5 Common Fat Loss Mistakes

5 Common Fat Loss Mistakes

Continuing on from yesterdays post ‘5 Common Fat Loss Mistakes’, below is each point in more detail. Make sure you are not making these easily rectified mistakes.

1. Very Low Calorie Diets

This is extremely popular within the health and fitness industry when fat/ weight loss is the goal. The problem with doing this is by going under your BMR (Basal Metabolic Rate) or RMR (Resting Metabolic Rate) as some call it, you are having a negative impact on your metabolism.

RMR is how many calories you need to survive without any activity. This is a number you should never go under, trust me on this.

In the pursuit of fat loss the goal is to maintain as much muscle as possible whilst losing the fat. Going under your RMR, you compromise the bodies organs, muscles`, bones along with the growth of hair, skin and nails.

At complete rest your body uses up 50 calories per hour, at complete rest. You should start to get the picture why these low calorie diets don’t work and are actually harmful.

Along with this, your metabolism is being down regulated, meaning when you eventually go back to eating a more ‘sustainable’ amount of food, which will inevitably happen, your metabolism can’t cope and stores the excess calories as fat. Back to square one!!

2. Skip Meals

Relates to point 1, in the context of skipping meals equaling less calories eaten over the day so that must mean I’m losing body fat / weight. To reiterate, it doesn’t work like this.


Lets say my BMR or RMR, as some say, is 1200 calories.

From this we know that the body burns 50 calories an hour at complete rest.

This is not taking into consideration any movements that I do that day, let alone training.

Now, if I’m the average person who eats 3 meals a day, each meal will be 400 calories, adding up to my 1200 a day.

If a meal is missed, I’m down by 400 calories and below my BMR, which is something you should never do as point 1 explains.

Get it out of your head that skipping meals is a good idea, its not. Work on regulating meal times day to day, this will help massively with your fat loss goals.

3. Consistency

Many people diet Monday to Friday, then reward themselves at the weekend for doing so well with their favourite foods.

As these foods have a higher hedonic rating you over eat them. For example, if your calorie goal per day is 1500, but then on Saturday and Sunday you eat double this on both days, 3000, your total weekly calorie intake is 13,500, when it should be 10,500. You’ve overeaten 3000 calories, and are being very inconsistent.

If you consistently stick to your calculated calorie goals, which is not lower than your BMR but lower than what would be considered as over eating, plus hit your macros your body can only change for the better.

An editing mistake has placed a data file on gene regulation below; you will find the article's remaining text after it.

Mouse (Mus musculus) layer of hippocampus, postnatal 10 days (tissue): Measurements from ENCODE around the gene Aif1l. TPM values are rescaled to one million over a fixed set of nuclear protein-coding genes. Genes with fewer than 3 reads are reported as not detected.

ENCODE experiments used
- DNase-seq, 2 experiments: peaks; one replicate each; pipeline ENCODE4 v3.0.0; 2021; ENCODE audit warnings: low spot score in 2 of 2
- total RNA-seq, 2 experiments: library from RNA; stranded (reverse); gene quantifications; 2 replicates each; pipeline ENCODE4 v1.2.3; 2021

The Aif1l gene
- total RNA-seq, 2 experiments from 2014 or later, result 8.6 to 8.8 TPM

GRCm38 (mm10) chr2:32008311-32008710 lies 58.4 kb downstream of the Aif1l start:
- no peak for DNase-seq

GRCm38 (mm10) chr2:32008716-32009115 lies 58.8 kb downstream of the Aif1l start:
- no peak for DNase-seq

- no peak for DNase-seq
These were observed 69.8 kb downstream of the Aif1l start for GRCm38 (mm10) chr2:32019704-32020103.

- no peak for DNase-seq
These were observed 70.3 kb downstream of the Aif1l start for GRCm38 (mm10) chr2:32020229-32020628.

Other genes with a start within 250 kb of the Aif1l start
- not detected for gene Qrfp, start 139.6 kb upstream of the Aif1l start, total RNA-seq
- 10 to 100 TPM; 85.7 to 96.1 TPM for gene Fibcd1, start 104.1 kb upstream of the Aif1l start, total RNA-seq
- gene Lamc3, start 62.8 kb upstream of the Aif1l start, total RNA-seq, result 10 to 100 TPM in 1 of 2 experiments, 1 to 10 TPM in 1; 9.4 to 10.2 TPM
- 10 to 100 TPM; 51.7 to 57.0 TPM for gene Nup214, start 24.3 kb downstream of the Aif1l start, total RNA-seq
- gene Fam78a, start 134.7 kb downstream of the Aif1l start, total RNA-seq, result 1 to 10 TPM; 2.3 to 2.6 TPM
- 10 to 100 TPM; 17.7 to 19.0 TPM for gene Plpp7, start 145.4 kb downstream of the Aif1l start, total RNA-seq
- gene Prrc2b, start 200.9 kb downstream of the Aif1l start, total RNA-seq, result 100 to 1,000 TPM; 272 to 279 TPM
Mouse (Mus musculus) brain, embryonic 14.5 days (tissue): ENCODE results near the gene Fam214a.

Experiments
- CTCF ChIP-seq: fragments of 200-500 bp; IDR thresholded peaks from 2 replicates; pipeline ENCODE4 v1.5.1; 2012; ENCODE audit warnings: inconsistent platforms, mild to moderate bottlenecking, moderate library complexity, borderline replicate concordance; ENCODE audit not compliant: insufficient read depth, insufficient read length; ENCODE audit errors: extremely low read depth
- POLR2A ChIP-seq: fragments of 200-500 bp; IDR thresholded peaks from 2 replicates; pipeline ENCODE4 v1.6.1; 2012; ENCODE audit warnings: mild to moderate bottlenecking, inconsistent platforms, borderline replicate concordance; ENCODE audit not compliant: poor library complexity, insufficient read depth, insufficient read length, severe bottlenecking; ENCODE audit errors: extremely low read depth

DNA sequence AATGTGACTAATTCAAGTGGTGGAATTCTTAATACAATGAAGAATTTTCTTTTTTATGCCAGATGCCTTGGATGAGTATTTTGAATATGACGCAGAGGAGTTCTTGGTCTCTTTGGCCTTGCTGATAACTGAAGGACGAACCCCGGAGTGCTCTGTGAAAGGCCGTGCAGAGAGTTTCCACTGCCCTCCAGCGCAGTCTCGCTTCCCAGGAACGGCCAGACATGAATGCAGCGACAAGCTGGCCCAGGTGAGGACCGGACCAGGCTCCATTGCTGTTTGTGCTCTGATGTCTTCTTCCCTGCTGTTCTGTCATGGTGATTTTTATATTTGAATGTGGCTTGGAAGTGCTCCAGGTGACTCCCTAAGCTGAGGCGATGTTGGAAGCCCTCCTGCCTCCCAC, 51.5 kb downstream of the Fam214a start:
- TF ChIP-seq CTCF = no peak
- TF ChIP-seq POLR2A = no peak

The same applies to training. Hitting it hard, 7 days a week for 3 weeks as you’ve got a holiday approaching, then you get back from holiday and take it easy, once maybe twice a week. This is such a common way of thinking when it comes to achieving fat loss goals.

Its 3 weeks until your holiday again, and again you do the 7 days straight of training frantically getting ready for the beach.

If you just stuck to an easily manageable 4 sessions a week, which will not affect you so much mentally, emotionally, deprive you of rest and not effect your social life it would be a much more enjoyable process.

With this approach, you’d get much better results, just by starting 2 weeks earlier than your frantic last 3 weeks push.

I have a golden rule for all of my clients, never go 3 days in a row without training or exercising. Try it, you’ll be surprised at the change it makes.

 4. Over eating foods as they are healthy

Whether a food is healthy or not, it's still calories consumed.

You may think you are being good by eating rice cakes. You have it in your head that they are healthy as they are sold in Wholefoods and you see the adverts on TV.

Say you may eat 7 in one sitting, which is 350 calories total, not including your topping of choice.  Which in most cases will be double the 350 calories.

Think of your favourite biscuit, for me I like a chocolate chip cookie. A chocolate chip cookie contains 150 calories, I eat one.

Even though I’ve eaten something that isn’t classified as healthy, I’ve still consumed less calories overall, and taking away the psychological edge of dieting by eating one of my hedonic foods. I’m happier, getting leaner and now satisfied.

Be careful of overeating healthy foods, in most cases people don’t realise they are doing so.

 5. Training

When training for fat and weight loss. You have to create metabolic disturbance, this is done by keeping your heart rate high.

Many people rest too long, perform too many single joint movements, kid themselves they’re working hard enough, aren't realistic with weight choices and are too inconsistent.

Rest periods should be short, 45 seconds is what I’ve found to work well.

Basing the majority of your workouts around arm days, ab days, or using only machines is using single joint movements. Doing compound moves (squats, pull ups, deadlifts etc.) is using multiple joints thus burning more calories and causing more metabolic disturbance.

Compound exercises burn 11.5 calories per minute compared to only 6.8 calories per minute for single joint movements.

Program your training wisely. Is it optimal or adequate? It should always be optimal. 

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